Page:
Scotland, Wales (Chinese Jump-rope Rhyme)
Ndebele & Zulu
- - this song has sheet music
- Midi - this song has a Midi tune
- MP3 - this song has an MP3 recording
- - this song has a Video recording
The Languages of South Africa
There are approximately 25 different languages spoken in South Africa, 11 of which are official: isiNdebele, isiXhosa, isiZulu, siSwati, Sesotho, Sepedi, Setswana (Tswana), Tshivenda, Xitsonga, English and Afrikaans.
About the Afrikaans Language
Afrikaans is one of the major languages of South Africa. It is based on Zuid-Hollands, a dialect spoken by the earliest Dutch settlers. Its vocabulary has been enhanced by borrowings from various other European and African languages and its grammar has been simplified.
About The Nursery Rhymes
Many of the nursery rhymes listed on this page correspond to similar rhymes in the English Mother Goose tradition. My friend and correspondent, Marietjie Herselman, an Afrikaans speaking mother of three, has commented:
"I can't say for sure whether these rhymes have been passed on for a few generations but I can tell you that they have been around since I was a baby and my mother knew them. You'll find them in almost every nursery rhyme book in Afrikaans and all the kids know them... they are very popular in Afrikaans."
- Maria wrote asking for info about the song, "Zimbole". Here’s her email: I have been trying in vain to find the meaning of the African folk song "Zimbole". I believe it's an Zulu word for peace but I'm not sure and I can't find any information anywhere! There are videos on youtube of kids singing […] Read more »
- Here’s a video to hear animal sounds around the world... Bow Wow Meow – Animal Sounds in Different Languages from properniceinnit on Vimeo. The languages are: English, Mandarin, French, Italian, Spanish, Turkish, Hindi, Canadian-French, Romanian, Japanese, Russian, Dutch, Bengali, Brazilian-Portuguese, Colombian-Spanish, Swahili and Mongolian. Enjoy! Mama Lisa Read more »
- There are many variations in different languages of "mother" and "father". These are formal words that people use when referring to their parents. But most words used to address our parents directly are less formal. In the US, most people don’t say "mother’ and "father" when talking to their parents. Even when I was a […] Read more »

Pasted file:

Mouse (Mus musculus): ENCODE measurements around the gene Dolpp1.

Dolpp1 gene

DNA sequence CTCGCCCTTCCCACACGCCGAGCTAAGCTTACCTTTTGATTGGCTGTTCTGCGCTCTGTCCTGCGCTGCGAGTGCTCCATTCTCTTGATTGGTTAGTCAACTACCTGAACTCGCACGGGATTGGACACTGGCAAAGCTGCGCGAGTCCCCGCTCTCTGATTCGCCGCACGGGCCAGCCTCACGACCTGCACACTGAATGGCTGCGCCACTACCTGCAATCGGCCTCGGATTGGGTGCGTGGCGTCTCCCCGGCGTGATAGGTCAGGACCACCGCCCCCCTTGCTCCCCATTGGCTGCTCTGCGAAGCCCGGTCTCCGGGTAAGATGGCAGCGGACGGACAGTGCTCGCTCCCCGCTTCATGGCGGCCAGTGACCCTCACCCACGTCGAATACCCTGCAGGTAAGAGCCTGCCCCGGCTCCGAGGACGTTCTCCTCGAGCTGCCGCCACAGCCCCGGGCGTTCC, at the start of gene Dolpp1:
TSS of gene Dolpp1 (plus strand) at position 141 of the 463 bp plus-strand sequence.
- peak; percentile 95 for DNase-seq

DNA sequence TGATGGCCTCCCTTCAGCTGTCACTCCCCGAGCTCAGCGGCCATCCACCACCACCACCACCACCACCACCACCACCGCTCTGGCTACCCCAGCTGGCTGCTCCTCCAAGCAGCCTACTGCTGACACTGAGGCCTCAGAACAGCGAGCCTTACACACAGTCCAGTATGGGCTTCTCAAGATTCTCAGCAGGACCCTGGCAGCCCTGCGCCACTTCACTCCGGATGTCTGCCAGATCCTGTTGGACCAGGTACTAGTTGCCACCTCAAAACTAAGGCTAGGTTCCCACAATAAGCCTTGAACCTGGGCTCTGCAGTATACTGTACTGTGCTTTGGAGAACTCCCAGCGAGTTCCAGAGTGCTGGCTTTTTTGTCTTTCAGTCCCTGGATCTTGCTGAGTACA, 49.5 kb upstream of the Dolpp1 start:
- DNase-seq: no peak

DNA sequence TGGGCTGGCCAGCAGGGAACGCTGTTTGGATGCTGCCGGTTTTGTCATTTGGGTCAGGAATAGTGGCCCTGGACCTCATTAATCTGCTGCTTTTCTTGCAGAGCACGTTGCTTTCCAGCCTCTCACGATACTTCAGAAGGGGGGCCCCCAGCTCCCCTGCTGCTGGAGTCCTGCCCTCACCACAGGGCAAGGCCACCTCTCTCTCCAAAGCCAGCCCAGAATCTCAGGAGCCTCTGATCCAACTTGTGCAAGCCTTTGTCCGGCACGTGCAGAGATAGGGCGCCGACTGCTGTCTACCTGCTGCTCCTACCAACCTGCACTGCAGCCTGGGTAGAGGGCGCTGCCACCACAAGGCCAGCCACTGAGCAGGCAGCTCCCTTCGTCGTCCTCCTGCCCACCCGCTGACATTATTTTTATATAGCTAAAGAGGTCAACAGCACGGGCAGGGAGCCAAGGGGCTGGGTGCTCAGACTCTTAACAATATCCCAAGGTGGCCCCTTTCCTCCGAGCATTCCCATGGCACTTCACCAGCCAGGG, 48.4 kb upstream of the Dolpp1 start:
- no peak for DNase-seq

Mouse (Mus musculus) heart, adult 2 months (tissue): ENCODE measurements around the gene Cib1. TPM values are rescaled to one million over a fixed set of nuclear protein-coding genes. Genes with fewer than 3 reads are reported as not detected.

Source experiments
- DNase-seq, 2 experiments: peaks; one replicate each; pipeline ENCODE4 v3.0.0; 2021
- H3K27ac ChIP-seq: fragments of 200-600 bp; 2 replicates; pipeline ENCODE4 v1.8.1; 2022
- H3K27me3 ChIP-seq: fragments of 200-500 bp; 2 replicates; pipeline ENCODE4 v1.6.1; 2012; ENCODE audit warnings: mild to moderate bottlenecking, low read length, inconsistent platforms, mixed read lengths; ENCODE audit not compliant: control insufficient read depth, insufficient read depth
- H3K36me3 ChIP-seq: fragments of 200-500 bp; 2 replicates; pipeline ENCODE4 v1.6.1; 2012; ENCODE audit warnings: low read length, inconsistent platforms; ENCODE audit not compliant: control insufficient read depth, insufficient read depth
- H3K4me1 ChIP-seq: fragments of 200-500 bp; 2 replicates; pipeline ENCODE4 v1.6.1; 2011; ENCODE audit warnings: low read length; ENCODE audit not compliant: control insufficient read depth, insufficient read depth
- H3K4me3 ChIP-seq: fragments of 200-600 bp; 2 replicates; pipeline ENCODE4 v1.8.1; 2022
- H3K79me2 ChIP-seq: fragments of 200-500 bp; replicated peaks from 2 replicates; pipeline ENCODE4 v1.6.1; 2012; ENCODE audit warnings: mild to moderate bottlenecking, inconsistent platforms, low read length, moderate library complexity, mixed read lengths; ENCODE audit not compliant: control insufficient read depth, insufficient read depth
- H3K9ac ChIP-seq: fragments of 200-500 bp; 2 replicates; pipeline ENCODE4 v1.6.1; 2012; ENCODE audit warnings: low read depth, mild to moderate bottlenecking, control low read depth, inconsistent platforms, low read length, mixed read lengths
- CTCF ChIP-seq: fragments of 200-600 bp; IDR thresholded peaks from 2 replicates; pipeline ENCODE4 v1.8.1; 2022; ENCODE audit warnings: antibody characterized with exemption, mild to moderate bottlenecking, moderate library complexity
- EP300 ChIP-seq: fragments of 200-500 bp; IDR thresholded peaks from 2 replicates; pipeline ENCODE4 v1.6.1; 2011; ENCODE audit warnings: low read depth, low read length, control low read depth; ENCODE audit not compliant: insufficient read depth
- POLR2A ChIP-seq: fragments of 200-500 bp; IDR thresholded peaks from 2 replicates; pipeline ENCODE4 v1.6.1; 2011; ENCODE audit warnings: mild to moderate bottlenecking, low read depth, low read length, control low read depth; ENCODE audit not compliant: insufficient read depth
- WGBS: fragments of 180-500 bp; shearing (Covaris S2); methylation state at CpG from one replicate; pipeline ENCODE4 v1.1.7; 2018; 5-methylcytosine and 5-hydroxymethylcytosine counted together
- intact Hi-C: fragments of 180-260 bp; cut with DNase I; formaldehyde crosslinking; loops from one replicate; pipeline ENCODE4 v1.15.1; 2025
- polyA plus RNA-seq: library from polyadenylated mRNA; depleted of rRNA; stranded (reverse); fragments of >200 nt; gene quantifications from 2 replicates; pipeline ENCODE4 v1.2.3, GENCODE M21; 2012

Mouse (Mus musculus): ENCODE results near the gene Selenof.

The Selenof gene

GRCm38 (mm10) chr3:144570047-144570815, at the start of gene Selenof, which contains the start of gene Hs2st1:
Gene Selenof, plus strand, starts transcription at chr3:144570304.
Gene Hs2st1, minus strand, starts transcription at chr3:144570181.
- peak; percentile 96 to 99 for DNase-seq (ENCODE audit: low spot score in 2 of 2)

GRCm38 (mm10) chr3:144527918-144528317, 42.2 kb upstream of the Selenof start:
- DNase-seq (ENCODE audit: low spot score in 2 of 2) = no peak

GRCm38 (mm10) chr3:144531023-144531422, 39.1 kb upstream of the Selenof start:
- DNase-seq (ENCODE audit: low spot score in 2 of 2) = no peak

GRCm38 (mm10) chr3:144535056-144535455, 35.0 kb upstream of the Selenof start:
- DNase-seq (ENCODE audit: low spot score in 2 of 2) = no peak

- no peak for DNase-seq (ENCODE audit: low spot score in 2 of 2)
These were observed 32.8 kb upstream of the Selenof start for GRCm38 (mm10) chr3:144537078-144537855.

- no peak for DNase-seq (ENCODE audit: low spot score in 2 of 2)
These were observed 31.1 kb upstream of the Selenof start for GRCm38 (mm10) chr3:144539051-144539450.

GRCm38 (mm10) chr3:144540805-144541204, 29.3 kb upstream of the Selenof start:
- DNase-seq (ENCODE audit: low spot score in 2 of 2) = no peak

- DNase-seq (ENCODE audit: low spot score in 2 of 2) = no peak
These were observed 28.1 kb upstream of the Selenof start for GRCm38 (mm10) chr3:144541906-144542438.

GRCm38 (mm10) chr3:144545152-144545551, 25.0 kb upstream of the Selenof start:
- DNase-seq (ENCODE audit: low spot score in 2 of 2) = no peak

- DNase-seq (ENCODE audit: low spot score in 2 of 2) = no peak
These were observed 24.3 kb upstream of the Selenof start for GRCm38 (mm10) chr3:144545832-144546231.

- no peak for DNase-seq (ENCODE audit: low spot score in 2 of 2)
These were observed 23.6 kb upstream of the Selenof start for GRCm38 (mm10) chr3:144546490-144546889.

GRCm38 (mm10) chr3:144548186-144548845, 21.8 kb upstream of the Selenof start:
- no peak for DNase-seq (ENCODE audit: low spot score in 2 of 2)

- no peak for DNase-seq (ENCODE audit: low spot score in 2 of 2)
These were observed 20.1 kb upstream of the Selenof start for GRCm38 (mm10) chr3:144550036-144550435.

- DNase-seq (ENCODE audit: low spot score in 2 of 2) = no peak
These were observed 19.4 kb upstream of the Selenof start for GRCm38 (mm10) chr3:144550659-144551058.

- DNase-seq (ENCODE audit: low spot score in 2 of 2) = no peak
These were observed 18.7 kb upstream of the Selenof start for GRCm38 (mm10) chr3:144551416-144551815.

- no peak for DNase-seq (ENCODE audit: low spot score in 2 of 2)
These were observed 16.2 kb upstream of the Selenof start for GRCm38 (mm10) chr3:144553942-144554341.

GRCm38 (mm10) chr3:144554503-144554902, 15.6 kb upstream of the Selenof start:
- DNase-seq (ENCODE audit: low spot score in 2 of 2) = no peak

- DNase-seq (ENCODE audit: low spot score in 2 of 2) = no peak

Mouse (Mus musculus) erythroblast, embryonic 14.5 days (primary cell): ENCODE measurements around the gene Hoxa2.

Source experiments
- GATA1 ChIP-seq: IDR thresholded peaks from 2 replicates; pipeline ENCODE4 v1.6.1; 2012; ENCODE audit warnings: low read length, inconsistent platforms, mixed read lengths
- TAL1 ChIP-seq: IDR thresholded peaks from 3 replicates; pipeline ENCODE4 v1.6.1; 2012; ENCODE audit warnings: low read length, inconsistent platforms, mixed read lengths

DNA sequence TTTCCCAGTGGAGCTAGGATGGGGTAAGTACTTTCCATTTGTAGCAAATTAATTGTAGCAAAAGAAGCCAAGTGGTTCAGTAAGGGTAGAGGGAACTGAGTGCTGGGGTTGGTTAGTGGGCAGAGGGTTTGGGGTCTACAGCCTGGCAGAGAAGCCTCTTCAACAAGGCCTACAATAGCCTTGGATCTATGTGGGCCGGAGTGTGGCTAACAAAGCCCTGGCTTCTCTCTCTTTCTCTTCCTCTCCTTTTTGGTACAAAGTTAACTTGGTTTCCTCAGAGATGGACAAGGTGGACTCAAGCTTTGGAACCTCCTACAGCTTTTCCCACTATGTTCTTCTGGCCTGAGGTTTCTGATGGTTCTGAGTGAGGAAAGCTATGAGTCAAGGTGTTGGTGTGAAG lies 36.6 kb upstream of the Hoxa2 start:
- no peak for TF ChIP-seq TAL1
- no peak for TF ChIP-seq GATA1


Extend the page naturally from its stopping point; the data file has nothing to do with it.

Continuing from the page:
- Here Come Our Mothers Bring Us Presents is a traditional Zulu children's song that's sung by Ladysmith Black Mambazo. Here are the lyrics with the Zulu part phonetically written... Here come our mothers, bringing us presents Ngci bo, Ngci bo, Nampayano mame * We can see apples, we can see bananas Ngci bo, Ngci bo, […] Read more »
- Caryl wrote: Lisa, What a wonderfully rich site you have! I came across it while searching for the lyrics to a song that I heard at a children’s school in South Africa. I was wondering if you knew about this song. It’s a counting song about calabashes. The lyrics that I remember talked about having […] Read more »
- Frances Turnbull from Musicaliti saw my post about British traditions and wrote to me about an interesting African one. Here’s what she said: Thanks for this – so easy to take it all for granted! It also reminded me of an African tradition that my dad adopted when we lived in South Africa. In Africa […] Read more »
- Rose wrote me asking about the Afrikaans version of Brahms’ Lullaby that’s sung in South Africa… Dear Lisa, When I was a baby in Joburg, my mom used to sing a Brahms lullaby… Slaap my kindkie slaap sag, onder rose fannaag, iers die armpies on my neck, en dan warmpies toe gedek, more frieg as […] Read more »
- Emanuela wrote to me asking about an Afrikaans song: Hello Lisa, I'm looking for the full lyrics to the little tune “Ek borsel my tande...” I've been singing it to my niece to encourage her to brush her little teeth, but I only know I tiny part of it. I'm wondering whether you might know […] Read more »
- This is a protest song and it is traditionally sung at funerals. It was important during the anti-apartheid movement in South Africa. Senzenina means “What have we done” with the implication “what did we do to deserve this?” (Also spelled “senzeni na”.) Here you can see the original lyrics, with an English translation and a […] Read more »